As #NCFC days out at Craven Cottage go I’d say that was right up there wouldn’t you?
We didn’t win of course – that’d be a little too much to ask at Fulham… on opening day… with a new coach… and a new team – but for the Yellow Army to depart SW6 minus a collective scowl was most definitely a result.
That Nelson Oliveira’s goal celebration took centre stage was perhaps understandable but a shame nevertheless, especially given that there were so many more positives to mull over.
Daniel Farke will deal with it. That’s all we need to know.
It was what happened in those few seconds before the ball hit the net that interested me more, with Wes – whose pre-season feels like it has hardly begun – reminding us all with one deft pass exactly why, at 35-years old, he still has a role to play.
How ironic that after a summer upheaval like no other, during which the new brooms have been sweeping through Colney and Carrow Road at breakneck speed, it took a player who’s as old-school as black football boots to conjure up the moment of magic that earned us a point.
Oliveira’s finish was excellent, no question, but it was all about Wesley’s pass. And it was a reminder to anyone expecting his tenth season here to be a celebratory final lap that he remains very much part of what Team Farke is building.
For James Maddison to observe at close hand how Wes was able to influence a game of football in just 14 minutes will, in itself, be an invaluable part of the youngster’s steep learning curve; one that’s being managed very nicely right now.
For their part the new players generally equipped themselves well although those fraught opening 20 minutes will have been a sharp reminder to some that pre-season friendlies and Championship reality are light years apart.
Fulham were extremely bright, sharp, and slick in the opening 45 and to have emerged with only an unfortunate own goal against was a mini-result in itself.
The negatives of playing three at the back were horribly exposed, as they so often are, particularly as neither wing-back is a ‘natural’ in the role. But even if they are a good fit, there are still big, open swathes of grass out wide waiting to be exploited if you’re not dominating the ball.
As an attacking force Yanic Wildschut looked every bit the marauding, pacey, strong-as-an-ox type winger we hoped we’d acquired from Wigan – and gave Ryan Sessegnon a going over at times – but his starting position and one-on-one defending when we didn’t have the ball created problems, not least for Fulham’s goal.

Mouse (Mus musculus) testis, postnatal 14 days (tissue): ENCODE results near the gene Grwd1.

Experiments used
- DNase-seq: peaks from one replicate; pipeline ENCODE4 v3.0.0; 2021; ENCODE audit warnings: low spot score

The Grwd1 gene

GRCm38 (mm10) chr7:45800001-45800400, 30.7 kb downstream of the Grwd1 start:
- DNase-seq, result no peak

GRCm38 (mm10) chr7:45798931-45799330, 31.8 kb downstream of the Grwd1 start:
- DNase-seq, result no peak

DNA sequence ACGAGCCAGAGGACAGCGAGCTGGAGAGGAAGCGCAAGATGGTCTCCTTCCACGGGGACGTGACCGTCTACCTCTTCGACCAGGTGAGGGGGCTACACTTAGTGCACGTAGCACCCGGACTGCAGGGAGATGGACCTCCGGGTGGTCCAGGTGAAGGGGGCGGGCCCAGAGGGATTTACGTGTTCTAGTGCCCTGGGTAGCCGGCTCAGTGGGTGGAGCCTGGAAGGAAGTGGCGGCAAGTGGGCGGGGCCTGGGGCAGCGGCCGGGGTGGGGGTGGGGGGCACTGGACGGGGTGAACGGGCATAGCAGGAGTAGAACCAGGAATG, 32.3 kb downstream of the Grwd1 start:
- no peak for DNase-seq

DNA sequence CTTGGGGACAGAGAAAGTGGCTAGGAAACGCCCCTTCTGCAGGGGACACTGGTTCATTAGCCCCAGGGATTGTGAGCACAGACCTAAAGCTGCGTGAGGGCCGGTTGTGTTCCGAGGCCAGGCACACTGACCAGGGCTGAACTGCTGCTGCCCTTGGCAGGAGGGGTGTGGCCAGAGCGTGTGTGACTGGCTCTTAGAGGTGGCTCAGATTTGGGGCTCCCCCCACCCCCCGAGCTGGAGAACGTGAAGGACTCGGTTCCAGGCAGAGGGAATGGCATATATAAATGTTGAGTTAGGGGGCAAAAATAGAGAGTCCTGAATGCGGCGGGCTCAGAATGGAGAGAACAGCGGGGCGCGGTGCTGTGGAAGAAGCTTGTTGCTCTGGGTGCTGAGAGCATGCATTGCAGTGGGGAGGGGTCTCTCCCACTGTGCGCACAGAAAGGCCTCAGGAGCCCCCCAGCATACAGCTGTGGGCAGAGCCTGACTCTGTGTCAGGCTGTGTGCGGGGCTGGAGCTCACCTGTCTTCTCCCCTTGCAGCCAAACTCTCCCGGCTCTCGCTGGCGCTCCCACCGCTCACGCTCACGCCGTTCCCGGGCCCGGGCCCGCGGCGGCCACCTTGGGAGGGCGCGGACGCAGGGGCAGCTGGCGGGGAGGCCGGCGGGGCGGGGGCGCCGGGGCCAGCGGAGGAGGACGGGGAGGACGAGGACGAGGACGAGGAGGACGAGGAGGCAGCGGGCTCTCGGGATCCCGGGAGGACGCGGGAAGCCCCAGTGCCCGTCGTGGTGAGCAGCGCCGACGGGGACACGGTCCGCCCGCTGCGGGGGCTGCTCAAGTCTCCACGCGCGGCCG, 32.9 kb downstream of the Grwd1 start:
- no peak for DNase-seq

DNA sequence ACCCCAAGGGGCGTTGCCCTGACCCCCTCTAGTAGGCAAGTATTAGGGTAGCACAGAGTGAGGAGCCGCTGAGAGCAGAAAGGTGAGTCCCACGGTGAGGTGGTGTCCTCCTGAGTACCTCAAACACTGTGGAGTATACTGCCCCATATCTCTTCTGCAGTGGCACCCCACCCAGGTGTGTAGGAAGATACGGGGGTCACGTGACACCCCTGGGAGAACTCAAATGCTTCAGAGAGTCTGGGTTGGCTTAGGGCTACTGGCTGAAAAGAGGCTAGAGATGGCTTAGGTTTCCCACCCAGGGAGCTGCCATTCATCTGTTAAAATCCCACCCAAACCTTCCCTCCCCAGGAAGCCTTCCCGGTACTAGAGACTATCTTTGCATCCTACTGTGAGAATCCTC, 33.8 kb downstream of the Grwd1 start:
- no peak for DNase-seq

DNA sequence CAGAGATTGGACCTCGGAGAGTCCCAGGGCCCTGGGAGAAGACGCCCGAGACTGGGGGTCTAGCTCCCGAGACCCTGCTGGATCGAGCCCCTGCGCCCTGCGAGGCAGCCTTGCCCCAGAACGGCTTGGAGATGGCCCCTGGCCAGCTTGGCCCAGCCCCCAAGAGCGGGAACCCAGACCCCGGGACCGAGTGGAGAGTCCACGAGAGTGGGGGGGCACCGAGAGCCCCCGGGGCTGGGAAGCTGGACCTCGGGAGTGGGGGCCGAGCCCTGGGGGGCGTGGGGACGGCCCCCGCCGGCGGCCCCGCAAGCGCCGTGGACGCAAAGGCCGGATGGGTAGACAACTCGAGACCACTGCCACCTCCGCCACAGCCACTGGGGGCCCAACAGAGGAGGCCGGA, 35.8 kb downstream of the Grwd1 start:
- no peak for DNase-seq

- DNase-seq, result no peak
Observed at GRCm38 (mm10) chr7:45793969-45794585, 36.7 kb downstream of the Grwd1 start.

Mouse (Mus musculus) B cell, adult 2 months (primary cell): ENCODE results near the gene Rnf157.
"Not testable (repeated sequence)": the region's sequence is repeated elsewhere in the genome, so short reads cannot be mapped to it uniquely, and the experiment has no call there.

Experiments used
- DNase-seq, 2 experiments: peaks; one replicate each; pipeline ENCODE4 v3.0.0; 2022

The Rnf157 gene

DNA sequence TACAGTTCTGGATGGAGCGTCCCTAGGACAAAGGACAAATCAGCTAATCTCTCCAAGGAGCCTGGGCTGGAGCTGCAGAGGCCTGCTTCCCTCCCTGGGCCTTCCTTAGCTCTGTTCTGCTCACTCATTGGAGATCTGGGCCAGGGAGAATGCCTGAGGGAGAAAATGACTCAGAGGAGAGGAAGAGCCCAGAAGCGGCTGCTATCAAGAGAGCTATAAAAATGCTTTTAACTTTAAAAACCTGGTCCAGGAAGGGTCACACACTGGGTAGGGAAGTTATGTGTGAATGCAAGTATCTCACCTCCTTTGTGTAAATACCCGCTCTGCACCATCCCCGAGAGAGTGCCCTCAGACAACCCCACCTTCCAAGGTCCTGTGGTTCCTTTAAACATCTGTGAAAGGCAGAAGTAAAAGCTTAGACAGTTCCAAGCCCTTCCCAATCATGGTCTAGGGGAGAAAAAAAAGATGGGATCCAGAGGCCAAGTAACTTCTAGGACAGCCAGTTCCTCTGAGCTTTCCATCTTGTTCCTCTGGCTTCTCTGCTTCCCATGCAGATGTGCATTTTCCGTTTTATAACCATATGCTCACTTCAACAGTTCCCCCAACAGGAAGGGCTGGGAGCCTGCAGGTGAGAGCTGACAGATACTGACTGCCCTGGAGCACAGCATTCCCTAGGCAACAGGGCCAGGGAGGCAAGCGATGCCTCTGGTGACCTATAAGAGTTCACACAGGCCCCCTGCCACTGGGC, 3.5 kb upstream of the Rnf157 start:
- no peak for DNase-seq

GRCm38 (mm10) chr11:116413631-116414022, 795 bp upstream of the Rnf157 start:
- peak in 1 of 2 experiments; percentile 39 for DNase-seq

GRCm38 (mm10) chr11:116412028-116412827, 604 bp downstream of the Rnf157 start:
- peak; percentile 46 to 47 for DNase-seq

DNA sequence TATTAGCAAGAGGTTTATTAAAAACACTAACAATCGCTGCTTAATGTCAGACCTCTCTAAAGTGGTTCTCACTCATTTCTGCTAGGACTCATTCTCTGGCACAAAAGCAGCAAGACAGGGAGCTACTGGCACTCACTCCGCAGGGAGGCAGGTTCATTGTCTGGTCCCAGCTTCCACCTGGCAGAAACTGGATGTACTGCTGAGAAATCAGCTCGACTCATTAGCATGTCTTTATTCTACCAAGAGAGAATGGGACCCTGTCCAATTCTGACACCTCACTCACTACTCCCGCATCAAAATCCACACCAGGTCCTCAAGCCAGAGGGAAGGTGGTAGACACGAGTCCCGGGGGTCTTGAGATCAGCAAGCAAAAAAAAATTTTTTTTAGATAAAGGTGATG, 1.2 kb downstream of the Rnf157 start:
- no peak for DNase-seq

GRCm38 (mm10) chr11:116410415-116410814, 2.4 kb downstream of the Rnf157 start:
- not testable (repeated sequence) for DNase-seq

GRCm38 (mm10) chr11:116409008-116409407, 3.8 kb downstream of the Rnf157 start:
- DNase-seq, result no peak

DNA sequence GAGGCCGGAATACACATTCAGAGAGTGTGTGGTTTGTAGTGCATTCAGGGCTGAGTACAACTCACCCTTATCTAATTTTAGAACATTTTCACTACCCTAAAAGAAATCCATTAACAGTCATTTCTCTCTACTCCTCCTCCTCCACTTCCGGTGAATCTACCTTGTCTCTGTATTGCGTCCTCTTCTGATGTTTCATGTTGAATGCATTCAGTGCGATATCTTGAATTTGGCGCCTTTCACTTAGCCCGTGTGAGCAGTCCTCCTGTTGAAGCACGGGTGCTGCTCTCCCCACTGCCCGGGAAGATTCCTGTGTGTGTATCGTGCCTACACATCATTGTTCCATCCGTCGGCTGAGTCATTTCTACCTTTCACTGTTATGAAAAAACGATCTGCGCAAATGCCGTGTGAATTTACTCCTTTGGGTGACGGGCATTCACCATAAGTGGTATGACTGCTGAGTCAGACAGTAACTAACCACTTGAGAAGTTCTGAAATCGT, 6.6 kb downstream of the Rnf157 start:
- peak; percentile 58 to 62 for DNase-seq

And, to me, on the left flank James Husband looks a ‘steady Eddie’ type full-back who fits organically into a flat back-four but less so into a midfield five. I may be wrong – that’s only based on what little I’ve seen of him – but on the day both he and Wildschut both benefited from the reversion to 4-1-4-1.
Farke’s decision to go to plan B late on in the first half was the right one – it stemmed a tide that had garnered a little too much momentum – and so too was the decision to tweak it again late on when searching for the equaliser.
Throw into that same mix substitutions that had a positive impact on the game’s outcome and I’d say that the head coach’s Championship debut was right up there with the seven that we witnessed on the pitch.
Each of them played their role but the pick of the bunch was Christoph Zimmermann, who in those troubling moments in the first half was literally a colossus in the heart of that defence. While those around him wobbled, he stood firm. So too in fairness did Angus Gunn, whose senior debut could easily have been mistaken for his 300th game.
For someone who arrived as a squad player, possibly third of fourth in the central defensive pecking order, Zimmermann has equipped himself superbly and has so far completely justified that faith of his head coach, for whom he was his captain at Borussia Dortmund II.
Russ may have the armband; it’s Zimmermann who barks the orders and is Farke’s senior lieutenant on the pitch.
Yet talking of Russ, it didn’t take long for the nonsense to start once news had filtered through that Fulham’s goal had been credited as ‘Martin (25’ og)’. I’ll offer the benefit of the doubt to the idiots and assume their knee-jerk over-reactions to have been made without observing the action, but anyone’s who’s ever kicked a ball will know there was absolutely zilch the skipper could have done about it.
Worthy of note also is that on Thursday, Russ was on crutches and only a Friday full of ice baths and a pre-match injection enabled him to take his place in the back-three that the head coach wanted.
He’ll continue to divide opinion but Russell Martin stood up and was counted yesterday and those looking for negatives were merely forced to create some.
So, as opening days go that was pretty good. As days out at Fulham go it was pretty good. And as ‘managerial’ debuts go that was also pretty good.
I’ll take that all day long.
Hope MFW 3.0 meets with your approval. As you may have noticed, we’re experiencing a few teething problems so please bear with us. Cheers.